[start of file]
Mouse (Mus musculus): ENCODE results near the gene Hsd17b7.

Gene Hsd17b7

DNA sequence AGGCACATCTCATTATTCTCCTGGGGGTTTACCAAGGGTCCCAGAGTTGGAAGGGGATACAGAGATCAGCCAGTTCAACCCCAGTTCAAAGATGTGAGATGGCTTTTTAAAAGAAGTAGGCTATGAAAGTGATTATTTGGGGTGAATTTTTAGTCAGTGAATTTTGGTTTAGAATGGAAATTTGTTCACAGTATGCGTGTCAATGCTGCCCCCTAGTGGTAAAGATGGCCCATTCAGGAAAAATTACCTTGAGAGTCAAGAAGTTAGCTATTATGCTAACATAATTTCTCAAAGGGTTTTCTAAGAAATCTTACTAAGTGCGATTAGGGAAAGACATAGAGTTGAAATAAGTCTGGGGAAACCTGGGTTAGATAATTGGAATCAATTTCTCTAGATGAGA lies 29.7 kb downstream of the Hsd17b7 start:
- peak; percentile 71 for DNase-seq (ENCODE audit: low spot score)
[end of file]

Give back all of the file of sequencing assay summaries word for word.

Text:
Mouse (Mus musculus): ENCODE results near the gene Hsd17b7.

Gene Hsd17b7

DNA sequence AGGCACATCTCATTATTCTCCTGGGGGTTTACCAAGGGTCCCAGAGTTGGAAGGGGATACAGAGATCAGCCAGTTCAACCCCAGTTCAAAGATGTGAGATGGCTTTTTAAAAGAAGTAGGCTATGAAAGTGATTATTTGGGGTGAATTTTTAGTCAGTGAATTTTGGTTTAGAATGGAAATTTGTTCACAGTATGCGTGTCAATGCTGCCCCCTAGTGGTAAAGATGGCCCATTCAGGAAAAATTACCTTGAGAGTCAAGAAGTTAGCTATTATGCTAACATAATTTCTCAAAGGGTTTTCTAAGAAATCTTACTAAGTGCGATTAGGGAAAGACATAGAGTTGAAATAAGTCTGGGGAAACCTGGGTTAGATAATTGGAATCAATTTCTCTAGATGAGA lies 29.7 kb downstream of the Hsd17b7 start:
- peak; percentile 71 for DNase-seq (ENCODE audit: low spot score)